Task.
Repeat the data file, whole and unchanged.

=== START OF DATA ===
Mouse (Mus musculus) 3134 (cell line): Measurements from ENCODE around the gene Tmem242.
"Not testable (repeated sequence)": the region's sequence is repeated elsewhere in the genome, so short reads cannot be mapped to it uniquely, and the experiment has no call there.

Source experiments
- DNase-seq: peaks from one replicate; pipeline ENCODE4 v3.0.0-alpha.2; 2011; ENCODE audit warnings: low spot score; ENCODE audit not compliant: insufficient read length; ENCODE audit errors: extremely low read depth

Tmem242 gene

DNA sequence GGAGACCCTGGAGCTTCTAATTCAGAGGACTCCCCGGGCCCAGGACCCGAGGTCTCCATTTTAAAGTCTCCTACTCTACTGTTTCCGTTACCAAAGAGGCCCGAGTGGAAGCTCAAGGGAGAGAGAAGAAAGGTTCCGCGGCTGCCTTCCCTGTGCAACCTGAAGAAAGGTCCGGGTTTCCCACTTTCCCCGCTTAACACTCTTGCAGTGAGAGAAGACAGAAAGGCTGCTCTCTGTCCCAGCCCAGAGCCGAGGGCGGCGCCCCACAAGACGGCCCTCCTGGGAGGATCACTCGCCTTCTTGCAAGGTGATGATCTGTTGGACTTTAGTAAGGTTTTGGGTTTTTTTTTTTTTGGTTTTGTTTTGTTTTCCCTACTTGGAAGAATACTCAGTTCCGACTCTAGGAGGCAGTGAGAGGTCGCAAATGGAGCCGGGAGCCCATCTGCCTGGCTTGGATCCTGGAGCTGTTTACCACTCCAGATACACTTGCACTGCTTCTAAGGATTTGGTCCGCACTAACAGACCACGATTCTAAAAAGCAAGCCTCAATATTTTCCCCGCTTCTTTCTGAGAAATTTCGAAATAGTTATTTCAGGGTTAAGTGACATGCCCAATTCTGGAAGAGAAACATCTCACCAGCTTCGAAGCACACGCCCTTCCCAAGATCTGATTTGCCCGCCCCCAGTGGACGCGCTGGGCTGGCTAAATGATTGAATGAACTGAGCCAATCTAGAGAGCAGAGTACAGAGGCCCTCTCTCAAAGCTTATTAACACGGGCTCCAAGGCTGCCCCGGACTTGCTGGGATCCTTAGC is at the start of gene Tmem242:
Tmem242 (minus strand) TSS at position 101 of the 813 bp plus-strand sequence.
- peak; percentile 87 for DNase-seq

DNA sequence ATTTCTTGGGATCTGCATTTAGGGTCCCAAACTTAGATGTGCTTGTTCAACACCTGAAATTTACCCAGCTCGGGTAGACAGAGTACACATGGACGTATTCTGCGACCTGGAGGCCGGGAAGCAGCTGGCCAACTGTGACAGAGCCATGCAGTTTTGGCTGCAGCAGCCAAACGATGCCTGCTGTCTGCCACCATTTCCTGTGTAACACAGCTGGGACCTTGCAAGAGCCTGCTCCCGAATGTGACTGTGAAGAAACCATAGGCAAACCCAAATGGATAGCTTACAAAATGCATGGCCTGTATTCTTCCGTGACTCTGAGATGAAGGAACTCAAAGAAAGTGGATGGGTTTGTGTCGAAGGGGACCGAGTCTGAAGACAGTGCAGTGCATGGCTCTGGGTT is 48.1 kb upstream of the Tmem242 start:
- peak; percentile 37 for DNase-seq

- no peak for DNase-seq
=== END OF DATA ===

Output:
Mouse (Mus musculus) 3134 (cell line): Measurements from ENCODE around the gene Tmem242.
"Not testable (repeated sequence)": the region's sequence is repeated elsewhere in the genome, so short reads cannot be mapped to it uniquely, and the experiment has no call there.

Source experiments
- DNase-seq: peaks from one replicate; pipeline ENCODE4 v3.0.0-alpha.2; 2011; ENCODE audit warnings: low spot score; ENCODE audit not compliant: insufficient read length; ENCODE audit errors: extremely low read depth

Tmem242 gene

DNA sequence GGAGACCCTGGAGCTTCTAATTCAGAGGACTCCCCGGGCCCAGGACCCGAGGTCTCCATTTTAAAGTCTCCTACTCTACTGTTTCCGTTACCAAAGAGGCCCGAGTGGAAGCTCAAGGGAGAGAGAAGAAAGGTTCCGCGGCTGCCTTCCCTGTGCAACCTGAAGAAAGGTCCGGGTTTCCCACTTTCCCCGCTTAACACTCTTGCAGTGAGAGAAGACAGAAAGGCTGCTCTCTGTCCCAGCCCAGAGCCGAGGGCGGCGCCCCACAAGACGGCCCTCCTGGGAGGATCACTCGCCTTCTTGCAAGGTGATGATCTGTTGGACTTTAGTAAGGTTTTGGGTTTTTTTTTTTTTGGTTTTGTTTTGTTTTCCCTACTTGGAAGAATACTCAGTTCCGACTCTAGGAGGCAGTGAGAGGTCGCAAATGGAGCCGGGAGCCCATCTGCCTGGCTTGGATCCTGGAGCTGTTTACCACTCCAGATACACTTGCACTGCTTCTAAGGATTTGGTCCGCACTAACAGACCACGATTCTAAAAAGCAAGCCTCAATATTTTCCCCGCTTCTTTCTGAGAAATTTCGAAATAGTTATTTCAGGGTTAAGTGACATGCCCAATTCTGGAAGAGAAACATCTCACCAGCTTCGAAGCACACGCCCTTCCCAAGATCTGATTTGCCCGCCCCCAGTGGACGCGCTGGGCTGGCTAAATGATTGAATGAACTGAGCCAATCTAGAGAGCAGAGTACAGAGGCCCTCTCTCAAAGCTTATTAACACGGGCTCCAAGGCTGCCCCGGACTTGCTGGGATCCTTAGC is at the start of gene Tmem242:
Tmem242 (minus strand) TSS at position 101 of the 813 bp plus-strand sequence.
- peak; percentile 87 for DNase-seq

DNA sequence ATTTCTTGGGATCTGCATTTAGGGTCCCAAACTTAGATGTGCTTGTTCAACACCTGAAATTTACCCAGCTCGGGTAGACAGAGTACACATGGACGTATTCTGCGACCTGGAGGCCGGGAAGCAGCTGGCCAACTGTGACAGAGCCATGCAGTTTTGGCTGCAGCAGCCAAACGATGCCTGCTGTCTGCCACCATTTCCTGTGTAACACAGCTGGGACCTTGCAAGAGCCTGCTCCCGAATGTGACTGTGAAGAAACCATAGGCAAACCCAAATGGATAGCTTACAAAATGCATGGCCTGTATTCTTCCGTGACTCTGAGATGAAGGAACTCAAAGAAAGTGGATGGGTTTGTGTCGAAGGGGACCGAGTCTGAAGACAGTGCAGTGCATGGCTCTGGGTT is 48.1 kb upstream of the Tmem242 start:
- peak; percentile 37 for DNase-seq

- no peak for DNase-seq